How Big Will the Bear’s Bite Be?

07/17/2008 12:00 am EST

Focus: MARKETS

Mary Anne & Pamela Aden

Co-Editors, The Aden Forecast

Pamela and Mary Anne Aden, editors of the Aden Forecast, say the current bear market may drive stock prices much lower—and the damage isn’t limited to the US.

Even though stocks had been rather lackluster, few expected to see the Dow Jones Industrial Average plunge in its worst June decline since the Great Depression. The market has spoken and it doesn’t like what it sees coming.

A major bear market is now clearly in force, across the board. This means the market is headed lower, it’s vulnerable, and a big drop is quite possible. This also means the economy will continue to worsen. So, what happened?

Despite all the bad news in recent months, the market was actually doing OK. But finally, enough was enough and the market cracked, under the pressure of even more bad news. With stocks now declining, it’s diminishing 401(k) accounts and on the heels of falling real estate prices, it’ll probably push confidence down even lower.

The risk is high for lower stock prices. Looking at the Dow Industrials, for example, you can see that it has formed a head-and-shoulders top. If this formation unfolds in a normal fashion, then the Dow could eventually decline to around the 10,000 level.

Interestingly, the average bear market decline over the past 50 years has been 29.2% on the Standard & Poor’s 500 index. Extending this average decline to the Dow and using its 2007 peak at 14,164 gives us a downside target of 10,000 as well. That level would also be near the 50% retracement, or halfway mark of the bull market rise from the 2002 low to the 2007 high.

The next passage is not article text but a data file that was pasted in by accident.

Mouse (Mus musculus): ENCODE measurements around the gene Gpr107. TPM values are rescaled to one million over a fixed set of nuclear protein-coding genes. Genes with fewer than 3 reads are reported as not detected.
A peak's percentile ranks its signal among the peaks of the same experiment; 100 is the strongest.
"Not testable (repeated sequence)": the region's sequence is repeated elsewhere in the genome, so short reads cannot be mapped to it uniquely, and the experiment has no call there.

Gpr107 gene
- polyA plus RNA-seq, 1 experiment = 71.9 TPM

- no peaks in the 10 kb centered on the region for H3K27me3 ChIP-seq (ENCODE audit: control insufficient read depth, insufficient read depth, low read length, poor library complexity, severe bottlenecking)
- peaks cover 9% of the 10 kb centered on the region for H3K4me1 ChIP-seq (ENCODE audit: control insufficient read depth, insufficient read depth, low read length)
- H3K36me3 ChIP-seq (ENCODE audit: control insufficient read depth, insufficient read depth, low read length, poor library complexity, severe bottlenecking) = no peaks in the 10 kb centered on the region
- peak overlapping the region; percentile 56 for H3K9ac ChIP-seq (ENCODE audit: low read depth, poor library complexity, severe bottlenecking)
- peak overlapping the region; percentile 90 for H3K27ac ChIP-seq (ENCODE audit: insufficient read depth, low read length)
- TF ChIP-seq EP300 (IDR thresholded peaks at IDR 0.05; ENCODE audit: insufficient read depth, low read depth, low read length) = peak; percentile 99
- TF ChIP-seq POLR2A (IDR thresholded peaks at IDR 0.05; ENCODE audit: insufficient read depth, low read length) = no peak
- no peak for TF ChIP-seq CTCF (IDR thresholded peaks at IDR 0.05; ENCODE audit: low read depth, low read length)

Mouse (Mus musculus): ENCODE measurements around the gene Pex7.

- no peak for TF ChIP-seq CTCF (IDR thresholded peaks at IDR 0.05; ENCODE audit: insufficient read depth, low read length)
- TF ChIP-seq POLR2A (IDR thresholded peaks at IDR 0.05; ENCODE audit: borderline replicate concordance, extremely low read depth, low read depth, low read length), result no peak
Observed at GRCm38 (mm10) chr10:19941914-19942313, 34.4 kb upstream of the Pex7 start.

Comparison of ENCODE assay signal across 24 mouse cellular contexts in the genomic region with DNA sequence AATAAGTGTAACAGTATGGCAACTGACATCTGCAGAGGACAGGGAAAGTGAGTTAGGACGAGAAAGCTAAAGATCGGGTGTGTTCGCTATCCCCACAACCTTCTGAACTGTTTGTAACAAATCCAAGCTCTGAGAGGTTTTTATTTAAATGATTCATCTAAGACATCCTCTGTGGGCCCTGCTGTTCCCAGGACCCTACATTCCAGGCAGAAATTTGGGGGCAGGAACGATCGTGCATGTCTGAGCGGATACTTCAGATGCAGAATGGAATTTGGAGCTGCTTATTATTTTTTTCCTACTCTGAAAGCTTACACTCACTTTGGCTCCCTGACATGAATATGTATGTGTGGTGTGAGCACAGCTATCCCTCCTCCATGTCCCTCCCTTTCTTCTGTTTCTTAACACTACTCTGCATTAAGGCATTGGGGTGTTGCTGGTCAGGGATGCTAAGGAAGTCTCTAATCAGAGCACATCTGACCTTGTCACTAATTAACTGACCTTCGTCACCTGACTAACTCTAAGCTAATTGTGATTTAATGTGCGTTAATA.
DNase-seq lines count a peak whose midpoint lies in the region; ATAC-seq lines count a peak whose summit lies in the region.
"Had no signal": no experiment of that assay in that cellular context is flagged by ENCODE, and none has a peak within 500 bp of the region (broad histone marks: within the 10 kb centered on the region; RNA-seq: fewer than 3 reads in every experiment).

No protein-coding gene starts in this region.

A 50% retracement is fairly typical, and the actual 50% level is 10,725. And since the Dow’s leading indicator is not yet oversold, this could be the Dow’s next downside target. If the Dow were to close below 10,725, and especially below 10,000, it would be a bad sign.

The [booming] stock market days since 1982 are over and if the Dow were to eventually retrace 50% of its huge bull market rise from 1982 to 2007, then it could theoretically drop to near the 7,500 level, which would be similar to the bear market drop in 1974.

This weakness in the US market is clearly spilling over to the international stock markets, which isn’t surprising because the world markets always move together. Contrary to what many are saying, there is no disconnect. While the S&P is down 13%, the Europe index has dropped 20%. Renewed downward pressure is fully in force, making all markets vulnerable. In a full-fledged bear market, the good goes down with the bad.

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